A few things that work extremely well for Simply Ana P. when teaching writing are graphic organizers, sentence stems, color-coding, and plentiful examples.
Ana usually has notes available for her students online to easily access time and time again when completing writing assignments, but the game changed for her when she printed out these concise writing help manipulatives (or lil’ bookmarks as they were named lol). Ana loves that in one sweep, she was able to offer structure, accessibility, and personalized support for her students.
Instead of having to open Google Classroom and review presentations, each student would already have these handy as they worked in class and when Ana would come by to mini-conference with her students, she could easily reference any section of the notes and ask them to make comparisons and/or corrections.
By offering a range of sentence starters and writing reminders, students can feel more confident in expressing their ideas and organizing their thoughts effectively. Additionally, unlike online notes that may require navigating through various platforms, printed manipulatives offer a convenient and tangible tool that students can access instantly. This accessibility fosters independent learning and encourages students.
Ana’s students would eventually even ask her to bust out the bookmarks before she had even thought to do so, which made her teacher heart happy, knowing they were not only learning to advocate for themselves, but also learning to take ownership of their writing skills.
Modelled Writing (Article of the Week)
One of the best ways Kristy from 2 Peas and a Dog has found to improve student writing is weekly writing practice and modeled writing time. Whenever she begins a writing lesson, she models the writing in real-time in front of the class. This can be done using a whiteboard, a document camera or a projected Google Doc.
Read the assignment or writing prompt together as a class. Then ask the class to set the topic. From there start writing in front of your students. Along the way pause and ask them for suggestions.
For example, if you are modeling the 5 paragraph essay for your students and you want to teach them how to write an opening paragraph, model it in real time in front of the students. They need to see that the writing process is messy and that it takes time.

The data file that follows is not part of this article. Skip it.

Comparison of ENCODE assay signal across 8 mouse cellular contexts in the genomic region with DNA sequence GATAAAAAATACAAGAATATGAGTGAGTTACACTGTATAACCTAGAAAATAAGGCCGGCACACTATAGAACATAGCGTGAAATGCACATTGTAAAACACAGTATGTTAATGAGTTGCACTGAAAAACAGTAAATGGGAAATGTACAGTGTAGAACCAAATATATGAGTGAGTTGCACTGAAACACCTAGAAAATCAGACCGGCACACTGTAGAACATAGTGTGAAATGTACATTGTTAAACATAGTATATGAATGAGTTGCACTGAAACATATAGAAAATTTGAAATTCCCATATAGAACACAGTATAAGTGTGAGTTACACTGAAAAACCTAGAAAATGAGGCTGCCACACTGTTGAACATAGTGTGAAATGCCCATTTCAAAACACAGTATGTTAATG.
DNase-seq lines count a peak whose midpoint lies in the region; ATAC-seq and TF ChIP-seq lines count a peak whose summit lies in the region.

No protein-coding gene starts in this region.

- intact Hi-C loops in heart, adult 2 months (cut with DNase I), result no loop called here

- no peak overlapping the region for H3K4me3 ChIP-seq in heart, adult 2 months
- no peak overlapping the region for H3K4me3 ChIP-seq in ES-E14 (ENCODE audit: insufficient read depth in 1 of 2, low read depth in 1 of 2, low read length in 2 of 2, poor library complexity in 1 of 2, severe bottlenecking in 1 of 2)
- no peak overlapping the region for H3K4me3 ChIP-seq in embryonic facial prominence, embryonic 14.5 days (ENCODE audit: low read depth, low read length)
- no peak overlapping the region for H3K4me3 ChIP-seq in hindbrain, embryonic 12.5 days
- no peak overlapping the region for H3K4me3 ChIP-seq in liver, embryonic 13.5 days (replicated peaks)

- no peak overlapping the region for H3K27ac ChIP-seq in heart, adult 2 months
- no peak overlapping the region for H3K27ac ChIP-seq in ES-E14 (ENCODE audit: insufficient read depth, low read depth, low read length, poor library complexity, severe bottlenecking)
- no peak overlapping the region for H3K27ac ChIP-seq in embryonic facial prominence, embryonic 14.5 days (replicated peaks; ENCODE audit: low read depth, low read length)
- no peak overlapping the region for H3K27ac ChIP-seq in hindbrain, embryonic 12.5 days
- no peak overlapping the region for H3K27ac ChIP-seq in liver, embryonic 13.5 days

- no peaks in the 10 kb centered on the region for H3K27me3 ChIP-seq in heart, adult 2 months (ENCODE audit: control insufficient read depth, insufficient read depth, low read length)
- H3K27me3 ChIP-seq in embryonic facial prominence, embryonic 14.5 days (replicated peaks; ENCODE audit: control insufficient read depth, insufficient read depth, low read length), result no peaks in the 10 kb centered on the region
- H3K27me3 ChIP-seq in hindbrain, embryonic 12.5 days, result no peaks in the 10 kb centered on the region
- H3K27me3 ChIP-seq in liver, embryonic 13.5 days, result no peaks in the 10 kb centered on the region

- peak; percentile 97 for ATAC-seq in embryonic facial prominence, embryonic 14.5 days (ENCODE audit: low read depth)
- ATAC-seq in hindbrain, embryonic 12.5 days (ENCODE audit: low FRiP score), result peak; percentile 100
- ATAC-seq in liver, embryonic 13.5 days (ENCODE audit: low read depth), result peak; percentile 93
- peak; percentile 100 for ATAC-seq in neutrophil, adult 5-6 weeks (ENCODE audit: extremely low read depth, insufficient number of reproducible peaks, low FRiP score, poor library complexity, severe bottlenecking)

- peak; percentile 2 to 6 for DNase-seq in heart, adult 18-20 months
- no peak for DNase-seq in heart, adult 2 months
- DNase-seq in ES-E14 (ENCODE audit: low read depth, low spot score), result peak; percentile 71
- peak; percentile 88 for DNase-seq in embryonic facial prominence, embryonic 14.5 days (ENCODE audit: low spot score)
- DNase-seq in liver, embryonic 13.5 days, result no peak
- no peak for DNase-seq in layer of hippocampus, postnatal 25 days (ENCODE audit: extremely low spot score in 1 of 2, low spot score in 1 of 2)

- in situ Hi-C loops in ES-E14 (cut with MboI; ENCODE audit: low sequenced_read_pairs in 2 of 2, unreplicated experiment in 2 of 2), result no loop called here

Another way that Kristy has seen a huge improvement is by using the Article of the Week strategy created by Kelly Gallagher. Each week students read and respond to a high-interest news article.
Not only does this reinforce their writing, but they also get to practice their critical thinking and reading skills. Students need to read the article to craft their written responses. You can find out more about this teaching strategy in this Article of the Week Lesson Ideas for Middle and High School Students blog post.
Today I will be writing about . . .
How obnoxious is it when our students start their essays that way? It is one of Olivia’s biggest pet peeves, which is why she decided to teach essay hooks in a brand-new way.
Now before her students start their introductions, she tells them to start their essays with a Q.U.A.C.K. (quote, unexpected fact, anecdote, controversial statement, or kidding around).
The acronym is super easy for her students to remember, and she never has to put up with those “Today I will be writing about” hooks that drive her up the wall!
If your students need a little practice to help them remember the Q.U.A.C.K. concept, this fun game and activity can help!
Actively Teach about Avoiding Plagiarism
In the era of artificial intelligence, there are no shortage of tools that enable students to take shortcuts in their writing. While these tools have their value, it remains important for our students to continue to practice developing ideas and structuring their writing independently. This is where actively teaching plagiarism comes in handy.
Did you know that there are five different types of plagiarism? Your students might be surprised to learn that plagiarism is more than just copying and pasting! With the right practices in place, you can teach students to avoid plagiarism in their writing.
Daina from Mondays Made Easy recommends a proactive approach: at the beginning of the year, teach your new students about the different ways that plagiarism can occur. This lesson explores five common types of plagiarism in the classroom.
Another strategy to avoid plagiarism is to develop a class-wide policy with your students. You can begin by gauging different opinions about plagiarism so that students have the opportunity to learn from their peers. Then, students can collaborate to create a contract for how plagiarism will be handled in your classroom.
To learn more about teaching plagiarism to your students, check out this blog post.
All in all, there are so many wonderful approaches to incorporating more writing skills in your curriculum.